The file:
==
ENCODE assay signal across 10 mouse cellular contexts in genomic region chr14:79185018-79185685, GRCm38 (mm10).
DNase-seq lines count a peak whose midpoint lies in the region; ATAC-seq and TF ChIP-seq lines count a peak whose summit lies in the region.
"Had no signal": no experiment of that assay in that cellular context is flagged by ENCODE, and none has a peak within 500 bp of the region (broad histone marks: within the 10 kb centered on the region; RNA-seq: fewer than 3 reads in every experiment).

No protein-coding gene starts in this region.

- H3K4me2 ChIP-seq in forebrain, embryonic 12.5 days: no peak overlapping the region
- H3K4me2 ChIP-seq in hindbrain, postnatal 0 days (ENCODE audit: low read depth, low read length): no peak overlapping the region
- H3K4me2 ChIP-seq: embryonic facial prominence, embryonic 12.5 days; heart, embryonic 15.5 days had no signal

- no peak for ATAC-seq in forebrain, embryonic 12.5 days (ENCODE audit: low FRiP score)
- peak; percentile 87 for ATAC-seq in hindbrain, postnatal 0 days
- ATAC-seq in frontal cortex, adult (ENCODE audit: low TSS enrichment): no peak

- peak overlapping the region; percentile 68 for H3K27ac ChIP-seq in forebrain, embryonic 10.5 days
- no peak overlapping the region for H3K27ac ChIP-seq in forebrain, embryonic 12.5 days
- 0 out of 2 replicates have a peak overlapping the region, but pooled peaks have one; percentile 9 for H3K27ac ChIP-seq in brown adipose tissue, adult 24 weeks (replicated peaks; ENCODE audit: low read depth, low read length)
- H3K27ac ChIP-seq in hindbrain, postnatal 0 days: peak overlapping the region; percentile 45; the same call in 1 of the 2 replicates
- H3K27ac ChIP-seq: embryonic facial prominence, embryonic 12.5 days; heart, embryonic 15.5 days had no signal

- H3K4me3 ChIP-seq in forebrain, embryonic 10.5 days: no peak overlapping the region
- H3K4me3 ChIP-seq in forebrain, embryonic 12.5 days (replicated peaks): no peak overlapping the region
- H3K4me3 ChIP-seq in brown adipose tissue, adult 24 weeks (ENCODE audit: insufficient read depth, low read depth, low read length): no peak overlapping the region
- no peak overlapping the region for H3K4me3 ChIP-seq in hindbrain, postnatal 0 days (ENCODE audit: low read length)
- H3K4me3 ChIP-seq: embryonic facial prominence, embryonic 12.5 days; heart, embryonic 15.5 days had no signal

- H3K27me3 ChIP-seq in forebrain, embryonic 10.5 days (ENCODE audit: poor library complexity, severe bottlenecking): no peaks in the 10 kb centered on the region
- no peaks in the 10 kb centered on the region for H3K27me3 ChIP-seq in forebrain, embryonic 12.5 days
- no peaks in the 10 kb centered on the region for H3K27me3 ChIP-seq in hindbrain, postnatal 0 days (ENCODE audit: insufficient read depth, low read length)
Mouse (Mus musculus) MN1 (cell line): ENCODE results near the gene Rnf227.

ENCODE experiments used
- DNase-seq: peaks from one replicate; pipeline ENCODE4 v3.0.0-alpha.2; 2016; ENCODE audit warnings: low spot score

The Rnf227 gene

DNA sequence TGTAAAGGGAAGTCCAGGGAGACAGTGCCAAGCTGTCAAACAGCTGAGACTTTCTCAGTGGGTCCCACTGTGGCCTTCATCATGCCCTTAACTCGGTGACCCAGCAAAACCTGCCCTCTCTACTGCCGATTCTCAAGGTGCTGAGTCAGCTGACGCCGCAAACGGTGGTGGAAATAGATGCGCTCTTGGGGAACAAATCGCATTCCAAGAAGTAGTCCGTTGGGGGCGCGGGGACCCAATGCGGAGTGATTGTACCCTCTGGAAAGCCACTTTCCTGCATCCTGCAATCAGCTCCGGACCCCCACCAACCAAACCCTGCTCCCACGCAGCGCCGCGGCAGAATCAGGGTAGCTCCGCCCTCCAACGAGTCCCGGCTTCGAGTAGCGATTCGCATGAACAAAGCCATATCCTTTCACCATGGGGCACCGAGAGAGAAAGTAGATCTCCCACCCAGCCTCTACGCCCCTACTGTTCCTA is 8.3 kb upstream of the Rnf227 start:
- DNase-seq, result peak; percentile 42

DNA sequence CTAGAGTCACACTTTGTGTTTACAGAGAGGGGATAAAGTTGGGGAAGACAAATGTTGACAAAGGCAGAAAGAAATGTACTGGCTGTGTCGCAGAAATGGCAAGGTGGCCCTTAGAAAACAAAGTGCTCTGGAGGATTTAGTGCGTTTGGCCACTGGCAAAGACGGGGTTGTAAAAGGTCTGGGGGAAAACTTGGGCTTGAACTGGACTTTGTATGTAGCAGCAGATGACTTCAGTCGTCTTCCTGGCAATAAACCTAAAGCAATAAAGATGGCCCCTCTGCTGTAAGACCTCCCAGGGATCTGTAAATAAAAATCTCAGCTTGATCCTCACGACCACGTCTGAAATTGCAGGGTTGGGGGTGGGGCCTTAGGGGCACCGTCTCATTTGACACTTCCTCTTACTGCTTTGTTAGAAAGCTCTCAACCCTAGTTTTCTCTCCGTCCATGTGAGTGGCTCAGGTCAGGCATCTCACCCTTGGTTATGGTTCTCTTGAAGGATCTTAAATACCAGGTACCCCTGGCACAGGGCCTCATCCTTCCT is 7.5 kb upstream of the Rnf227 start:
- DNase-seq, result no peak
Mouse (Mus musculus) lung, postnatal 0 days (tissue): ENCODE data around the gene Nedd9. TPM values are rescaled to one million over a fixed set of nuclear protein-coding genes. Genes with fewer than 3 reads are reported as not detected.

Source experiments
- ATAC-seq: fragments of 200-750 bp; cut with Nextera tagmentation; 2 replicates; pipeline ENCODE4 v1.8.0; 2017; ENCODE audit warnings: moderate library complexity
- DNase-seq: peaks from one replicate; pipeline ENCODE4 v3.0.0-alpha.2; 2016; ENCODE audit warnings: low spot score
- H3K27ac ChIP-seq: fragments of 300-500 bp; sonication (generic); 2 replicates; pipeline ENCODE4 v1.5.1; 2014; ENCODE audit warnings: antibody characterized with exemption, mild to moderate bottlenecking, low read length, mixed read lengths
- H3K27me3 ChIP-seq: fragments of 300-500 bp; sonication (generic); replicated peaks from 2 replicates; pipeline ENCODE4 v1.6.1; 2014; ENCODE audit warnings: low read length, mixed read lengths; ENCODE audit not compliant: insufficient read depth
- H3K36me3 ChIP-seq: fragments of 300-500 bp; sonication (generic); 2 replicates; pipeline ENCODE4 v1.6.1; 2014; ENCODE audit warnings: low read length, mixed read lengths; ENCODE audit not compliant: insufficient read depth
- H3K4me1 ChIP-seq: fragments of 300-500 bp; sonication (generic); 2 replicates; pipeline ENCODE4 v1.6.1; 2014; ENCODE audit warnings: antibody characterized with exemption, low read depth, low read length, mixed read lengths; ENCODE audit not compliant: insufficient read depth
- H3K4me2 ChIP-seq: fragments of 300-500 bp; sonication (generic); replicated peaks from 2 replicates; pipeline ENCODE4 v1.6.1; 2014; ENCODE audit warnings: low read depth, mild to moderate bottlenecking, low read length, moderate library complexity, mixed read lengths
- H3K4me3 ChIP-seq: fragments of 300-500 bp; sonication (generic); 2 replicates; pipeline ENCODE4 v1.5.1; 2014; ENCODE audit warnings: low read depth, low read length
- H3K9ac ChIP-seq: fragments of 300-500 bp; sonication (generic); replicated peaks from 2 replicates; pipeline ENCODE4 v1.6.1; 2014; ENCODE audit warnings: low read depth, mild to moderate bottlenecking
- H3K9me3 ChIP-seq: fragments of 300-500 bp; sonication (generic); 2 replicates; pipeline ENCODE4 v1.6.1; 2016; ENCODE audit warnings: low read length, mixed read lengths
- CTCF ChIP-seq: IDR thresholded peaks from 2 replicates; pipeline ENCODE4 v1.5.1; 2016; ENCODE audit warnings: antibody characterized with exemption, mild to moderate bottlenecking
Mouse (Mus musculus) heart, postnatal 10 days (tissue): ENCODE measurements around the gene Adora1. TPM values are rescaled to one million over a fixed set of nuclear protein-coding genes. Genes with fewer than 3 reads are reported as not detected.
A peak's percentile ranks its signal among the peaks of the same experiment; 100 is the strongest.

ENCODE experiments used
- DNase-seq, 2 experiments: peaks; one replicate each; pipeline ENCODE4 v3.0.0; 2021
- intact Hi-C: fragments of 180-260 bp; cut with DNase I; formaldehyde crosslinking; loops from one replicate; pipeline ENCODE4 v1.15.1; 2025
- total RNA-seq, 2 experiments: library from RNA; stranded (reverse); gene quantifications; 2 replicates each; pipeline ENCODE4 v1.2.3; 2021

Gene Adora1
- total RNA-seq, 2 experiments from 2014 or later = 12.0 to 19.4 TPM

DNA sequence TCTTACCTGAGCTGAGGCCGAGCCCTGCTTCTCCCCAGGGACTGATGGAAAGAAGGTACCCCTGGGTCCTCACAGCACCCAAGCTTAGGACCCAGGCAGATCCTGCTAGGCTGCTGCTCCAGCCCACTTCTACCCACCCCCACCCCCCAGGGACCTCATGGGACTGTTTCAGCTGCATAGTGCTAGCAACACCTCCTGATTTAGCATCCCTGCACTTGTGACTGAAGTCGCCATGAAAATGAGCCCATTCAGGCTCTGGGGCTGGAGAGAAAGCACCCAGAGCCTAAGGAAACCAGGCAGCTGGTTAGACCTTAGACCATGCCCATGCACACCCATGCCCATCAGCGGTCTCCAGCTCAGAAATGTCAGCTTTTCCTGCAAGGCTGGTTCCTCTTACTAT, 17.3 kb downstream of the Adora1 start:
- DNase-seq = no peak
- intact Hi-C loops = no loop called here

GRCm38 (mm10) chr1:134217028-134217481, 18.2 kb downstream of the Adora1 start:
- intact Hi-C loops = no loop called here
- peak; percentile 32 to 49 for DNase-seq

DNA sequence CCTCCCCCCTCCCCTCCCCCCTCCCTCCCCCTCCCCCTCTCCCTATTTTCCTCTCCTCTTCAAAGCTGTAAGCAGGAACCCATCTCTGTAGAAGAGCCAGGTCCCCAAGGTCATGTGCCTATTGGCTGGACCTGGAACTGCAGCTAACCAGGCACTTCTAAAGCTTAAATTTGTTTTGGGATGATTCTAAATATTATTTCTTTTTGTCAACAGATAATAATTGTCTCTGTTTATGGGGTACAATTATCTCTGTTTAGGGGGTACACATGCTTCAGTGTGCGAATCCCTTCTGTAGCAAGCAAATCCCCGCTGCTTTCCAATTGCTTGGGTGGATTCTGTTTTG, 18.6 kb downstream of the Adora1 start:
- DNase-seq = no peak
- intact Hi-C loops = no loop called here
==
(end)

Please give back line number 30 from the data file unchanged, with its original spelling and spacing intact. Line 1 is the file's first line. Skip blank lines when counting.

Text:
DNA sequence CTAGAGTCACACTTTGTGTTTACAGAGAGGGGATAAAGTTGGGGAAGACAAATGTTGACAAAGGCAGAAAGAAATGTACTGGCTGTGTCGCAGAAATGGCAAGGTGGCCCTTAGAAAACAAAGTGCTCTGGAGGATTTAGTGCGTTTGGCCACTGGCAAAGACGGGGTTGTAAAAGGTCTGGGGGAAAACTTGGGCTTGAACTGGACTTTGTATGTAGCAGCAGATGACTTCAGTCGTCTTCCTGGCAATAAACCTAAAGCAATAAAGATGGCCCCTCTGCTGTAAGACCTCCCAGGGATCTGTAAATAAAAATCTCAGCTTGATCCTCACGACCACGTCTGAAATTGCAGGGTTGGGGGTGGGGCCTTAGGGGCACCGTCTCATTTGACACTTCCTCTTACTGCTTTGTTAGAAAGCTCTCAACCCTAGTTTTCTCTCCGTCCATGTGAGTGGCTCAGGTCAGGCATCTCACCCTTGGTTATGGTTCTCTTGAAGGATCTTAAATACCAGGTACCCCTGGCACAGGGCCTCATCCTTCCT is 7.5 kb upstream of the Rnf227 start: